What Is An Adoptive Parent Profile (or Dear Expectant Parent Letter) and How To Make One
An adoptive parent profile is a portfolio or “book” prepared by families that are looking to adopt an infant in the US. This profile is sometimes known as a “Dear Birthmother Letter”, although that is not preferred because a woman considering adoption is not a birthmom. She is an expectant mom considering adoption.

The profile contains basic information on the prospective parent(s), why they want to adopt, and pictures representing their life. These profiles are shown to expectant mothers or couples considering adoption and are the first step in choosing the family with whom they want to place their babies for adoption.

Adoptive parents often feel a lot of pressure to make the perfect profile book to be chosen. While there is no such thing as perfect, has many resources to help you prepare your adoptive parent profile and know what to include and leave out. These radio shows, fact sheets, blogs, videos, and expert Q & A’s can be found by clicking the icons at the bottom of this page. Here is a sample of what you will find:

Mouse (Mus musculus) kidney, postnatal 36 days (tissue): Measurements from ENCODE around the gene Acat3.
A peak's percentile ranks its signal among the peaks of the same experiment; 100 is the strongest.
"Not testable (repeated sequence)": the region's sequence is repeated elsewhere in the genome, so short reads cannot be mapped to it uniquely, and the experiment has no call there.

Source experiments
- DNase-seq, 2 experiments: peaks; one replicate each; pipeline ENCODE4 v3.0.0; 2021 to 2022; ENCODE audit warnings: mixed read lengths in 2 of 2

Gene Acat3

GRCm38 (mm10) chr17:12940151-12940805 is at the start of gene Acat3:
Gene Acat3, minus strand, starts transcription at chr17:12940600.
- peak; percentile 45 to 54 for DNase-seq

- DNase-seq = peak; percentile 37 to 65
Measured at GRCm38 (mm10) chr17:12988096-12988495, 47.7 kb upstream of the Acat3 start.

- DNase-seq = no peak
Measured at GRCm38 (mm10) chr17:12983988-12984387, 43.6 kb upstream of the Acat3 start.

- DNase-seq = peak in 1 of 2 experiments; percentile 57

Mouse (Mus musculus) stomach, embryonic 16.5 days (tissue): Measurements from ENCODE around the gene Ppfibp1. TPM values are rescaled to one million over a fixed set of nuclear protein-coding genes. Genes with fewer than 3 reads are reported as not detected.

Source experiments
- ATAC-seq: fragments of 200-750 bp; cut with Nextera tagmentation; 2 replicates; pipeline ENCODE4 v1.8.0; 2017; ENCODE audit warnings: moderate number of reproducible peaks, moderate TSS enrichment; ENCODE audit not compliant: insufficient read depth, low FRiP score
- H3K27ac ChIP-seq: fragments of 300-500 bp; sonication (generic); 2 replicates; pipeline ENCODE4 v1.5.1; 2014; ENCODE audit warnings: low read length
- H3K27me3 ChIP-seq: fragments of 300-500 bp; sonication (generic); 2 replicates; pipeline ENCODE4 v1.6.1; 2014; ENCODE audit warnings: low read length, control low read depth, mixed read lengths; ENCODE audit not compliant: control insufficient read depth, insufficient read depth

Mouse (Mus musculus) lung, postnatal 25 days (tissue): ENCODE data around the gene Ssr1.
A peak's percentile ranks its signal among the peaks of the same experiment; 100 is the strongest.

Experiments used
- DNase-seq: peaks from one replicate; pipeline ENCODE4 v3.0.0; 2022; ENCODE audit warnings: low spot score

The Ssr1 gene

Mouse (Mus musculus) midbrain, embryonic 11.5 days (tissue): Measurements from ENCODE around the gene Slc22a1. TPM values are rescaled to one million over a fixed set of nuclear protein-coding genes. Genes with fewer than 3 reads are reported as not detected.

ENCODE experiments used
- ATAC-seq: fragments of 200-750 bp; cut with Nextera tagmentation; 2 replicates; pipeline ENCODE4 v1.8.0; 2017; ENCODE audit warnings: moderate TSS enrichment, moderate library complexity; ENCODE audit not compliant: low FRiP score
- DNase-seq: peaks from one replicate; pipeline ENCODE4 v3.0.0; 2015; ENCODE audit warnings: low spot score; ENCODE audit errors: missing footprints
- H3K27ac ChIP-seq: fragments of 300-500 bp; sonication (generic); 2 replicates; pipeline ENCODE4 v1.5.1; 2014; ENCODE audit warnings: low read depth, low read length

What is Open Adoption?
Open adoption means some degree or type of contact or exchange of information between the adoptive families, adoptees, and birth families. The amount of openness is tailored to the needs and desires of the parties involved. The resource page, Open Adoption, has extensive resources to help adoptive and birth families navigate openness. has many additional resources on domestic infant adoption. A few recent ones we think you will find particularly helpful are:

Many more podcasts, articles, and fact sheets on domestic infant adoption can be found by clicking on the icons below.

Sources: podcasts with experts, Evan B. Donaldson Adoption Institute, National Council for Adoption 

Image credit: Papermoons

Additional Resources

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Creating a Family Podcasts on Infant Adoption

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Creating a Family Blogs on Infant Adoption

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Creating a Family Factsheets, Tips on Infant Adoption